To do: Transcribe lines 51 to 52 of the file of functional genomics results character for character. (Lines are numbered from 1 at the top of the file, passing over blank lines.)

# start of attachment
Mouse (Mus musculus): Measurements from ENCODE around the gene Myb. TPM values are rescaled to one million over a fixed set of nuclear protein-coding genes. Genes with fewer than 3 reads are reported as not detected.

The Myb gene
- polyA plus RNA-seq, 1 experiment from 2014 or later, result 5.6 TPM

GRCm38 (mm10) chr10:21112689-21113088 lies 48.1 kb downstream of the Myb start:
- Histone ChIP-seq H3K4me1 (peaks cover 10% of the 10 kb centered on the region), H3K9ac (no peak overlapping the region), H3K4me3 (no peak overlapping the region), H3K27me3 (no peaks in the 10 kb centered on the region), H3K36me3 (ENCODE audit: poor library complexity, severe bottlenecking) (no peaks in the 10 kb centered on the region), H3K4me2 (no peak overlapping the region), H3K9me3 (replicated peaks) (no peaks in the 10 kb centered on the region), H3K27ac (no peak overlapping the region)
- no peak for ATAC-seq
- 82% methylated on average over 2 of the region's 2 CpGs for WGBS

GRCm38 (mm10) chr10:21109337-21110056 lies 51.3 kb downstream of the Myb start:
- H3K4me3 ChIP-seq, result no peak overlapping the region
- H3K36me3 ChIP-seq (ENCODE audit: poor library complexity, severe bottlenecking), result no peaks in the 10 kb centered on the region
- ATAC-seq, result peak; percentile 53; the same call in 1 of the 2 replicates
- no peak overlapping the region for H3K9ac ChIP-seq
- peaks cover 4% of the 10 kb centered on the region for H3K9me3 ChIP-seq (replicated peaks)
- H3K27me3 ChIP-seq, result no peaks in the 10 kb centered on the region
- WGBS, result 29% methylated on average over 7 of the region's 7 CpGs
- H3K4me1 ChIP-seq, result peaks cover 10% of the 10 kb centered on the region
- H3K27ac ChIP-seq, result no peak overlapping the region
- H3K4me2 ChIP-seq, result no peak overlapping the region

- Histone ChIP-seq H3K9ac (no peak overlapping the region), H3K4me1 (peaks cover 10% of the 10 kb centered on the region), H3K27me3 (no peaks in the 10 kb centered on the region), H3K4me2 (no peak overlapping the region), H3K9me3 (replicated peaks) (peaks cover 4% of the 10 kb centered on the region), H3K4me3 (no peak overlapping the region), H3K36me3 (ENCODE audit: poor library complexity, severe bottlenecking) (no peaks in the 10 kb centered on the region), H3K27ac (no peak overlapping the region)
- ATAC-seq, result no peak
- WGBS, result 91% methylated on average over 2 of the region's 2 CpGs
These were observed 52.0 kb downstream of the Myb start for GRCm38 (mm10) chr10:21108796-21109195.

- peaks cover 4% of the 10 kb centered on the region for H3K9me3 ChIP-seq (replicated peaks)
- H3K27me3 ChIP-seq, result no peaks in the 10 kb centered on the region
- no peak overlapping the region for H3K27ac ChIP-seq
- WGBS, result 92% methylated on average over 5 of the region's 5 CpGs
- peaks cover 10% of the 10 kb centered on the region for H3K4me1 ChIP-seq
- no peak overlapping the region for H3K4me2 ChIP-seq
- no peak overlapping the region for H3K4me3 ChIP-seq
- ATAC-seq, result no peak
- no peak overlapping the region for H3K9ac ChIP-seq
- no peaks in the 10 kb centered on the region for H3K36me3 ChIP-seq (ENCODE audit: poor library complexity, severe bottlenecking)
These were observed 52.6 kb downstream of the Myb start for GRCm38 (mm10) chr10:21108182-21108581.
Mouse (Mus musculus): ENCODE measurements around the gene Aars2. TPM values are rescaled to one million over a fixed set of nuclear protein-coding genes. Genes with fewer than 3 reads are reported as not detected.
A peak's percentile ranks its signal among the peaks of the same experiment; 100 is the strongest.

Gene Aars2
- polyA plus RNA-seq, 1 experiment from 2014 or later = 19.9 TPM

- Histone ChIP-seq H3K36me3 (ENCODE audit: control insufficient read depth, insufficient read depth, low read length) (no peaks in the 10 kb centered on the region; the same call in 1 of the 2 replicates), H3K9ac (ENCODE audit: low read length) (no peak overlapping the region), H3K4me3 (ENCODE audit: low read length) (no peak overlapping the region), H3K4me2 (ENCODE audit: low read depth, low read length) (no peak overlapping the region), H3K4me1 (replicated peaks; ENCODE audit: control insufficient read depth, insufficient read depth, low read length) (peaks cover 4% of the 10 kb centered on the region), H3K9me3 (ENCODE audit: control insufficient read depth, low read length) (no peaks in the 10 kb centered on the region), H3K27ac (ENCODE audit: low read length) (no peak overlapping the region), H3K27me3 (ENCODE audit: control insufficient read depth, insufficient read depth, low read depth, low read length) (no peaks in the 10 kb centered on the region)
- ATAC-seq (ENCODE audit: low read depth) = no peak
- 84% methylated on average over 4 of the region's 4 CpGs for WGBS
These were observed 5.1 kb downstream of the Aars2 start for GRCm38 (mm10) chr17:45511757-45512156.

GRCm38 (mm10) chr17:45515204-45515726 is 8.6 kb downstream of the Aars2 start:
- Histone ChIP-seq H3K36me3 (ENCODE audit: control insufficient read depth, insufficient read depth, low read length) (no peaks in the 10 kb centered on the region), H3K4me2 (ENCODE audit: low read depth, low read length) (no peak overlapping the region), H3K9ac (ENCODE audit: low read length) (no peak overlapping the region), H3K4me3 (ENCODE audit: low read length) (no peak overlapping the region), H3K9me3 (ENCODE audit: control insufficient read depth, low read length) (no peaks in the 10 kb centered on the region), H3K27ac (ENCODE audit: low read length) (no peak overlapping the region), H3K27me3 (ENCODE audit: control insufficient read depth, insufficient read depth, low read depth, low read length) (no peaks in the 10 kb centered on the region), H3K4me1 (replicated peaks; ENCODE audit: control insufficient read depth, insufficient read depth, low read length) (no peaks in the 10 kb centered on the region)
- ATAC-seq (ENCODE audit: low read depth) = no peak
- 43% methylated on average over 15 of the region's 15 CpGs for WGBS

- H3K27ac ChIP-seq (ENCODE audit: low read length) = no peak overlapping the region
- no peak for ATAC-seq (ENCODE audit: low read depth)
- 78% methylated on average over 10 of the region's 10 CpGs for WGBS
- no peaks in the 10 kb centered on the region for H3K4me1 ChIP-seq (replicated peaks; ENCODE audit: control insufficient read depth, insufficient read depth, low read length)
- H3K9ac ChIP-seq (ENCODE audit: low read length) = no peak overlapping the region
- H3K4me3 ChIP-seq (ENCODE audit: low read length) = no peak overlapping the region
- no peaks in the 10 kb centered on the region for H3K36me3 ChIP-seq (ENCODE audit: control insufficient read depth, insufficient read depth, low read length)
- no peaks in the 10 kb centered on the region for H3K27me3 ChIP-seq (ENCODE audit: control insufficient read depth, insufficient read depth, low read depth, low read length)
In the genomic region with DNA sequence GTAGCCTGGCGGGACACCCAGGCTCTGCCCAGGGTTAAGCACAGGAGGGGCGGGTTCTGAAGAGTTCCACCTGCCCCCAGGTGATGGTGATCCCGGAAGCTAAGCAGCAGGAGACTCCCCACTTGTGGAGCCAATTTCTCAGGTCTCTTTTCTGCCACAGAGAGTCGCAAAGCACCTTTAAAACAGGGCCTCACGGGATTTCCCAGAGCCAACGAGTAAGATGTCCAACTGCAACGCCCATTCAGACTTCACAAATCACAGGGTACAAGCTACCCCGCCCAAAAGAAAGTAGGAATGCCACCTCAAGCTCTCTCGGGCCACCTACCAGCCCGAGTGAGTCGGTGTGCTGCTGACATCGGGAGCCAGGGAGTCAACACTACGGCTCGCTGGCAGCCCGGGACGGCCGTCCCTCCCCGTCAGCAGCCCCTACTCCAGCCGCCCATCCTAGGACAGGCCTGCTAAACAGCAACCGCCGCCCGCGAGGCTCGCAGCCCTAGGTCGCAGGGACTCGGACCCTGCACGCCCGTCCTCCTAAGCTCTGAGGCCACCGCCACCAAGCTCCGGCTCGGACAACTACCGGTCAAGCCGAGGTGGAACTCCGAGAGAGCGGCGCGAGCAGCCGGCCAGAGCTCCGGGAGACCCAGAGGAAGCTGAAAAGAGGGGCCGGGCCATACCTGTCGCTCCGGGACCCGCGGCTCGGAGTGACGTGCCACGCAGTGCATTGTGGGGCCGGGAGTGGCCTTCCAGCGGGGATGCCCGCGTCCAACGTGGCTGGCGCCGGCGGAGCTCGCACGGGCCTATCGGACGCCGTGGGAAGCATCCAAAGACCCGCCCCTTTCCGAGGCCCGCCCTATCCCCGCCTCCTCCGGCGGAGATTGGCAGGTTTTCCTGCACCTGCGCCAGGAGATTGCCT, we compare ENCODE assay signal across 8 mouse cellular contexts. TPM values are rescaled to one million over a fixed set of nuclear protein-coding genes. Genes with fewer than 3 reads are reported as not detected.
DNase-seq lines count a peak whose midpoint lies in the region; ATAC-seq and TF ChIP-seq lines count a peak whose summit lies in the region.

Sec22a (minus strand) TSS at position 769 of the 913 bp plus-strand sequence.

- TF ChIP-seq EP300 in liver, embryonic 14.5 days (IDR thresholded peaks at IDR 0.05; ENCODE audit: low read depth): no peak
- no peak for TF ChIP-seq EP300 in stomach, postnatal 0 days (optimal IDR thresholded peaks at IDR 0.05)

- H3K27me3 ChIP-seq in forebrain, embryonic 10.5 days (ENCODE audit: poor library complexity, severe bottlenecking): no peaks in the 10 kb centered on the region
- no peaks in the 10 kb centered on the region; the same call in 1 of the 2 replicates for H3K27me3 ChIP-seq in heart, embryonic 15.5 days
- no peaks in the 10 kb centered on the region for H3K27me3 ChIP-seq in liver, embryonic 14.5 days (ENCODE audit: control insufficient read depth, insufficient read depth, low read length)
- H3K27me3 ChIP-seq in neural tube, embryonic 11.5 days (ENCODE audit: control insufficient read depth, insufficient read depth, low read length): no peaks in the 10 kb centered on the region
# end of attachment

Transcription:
- H3K4me3 ChIP-seq (ENCODE audit: low read length) = no peak overlapping the region
- no peaks in the 10 kb centered on the region for H3K36me3 ChIP-seq (ENCODE audit: control insufficient read depth, insufficient read depth, low read length)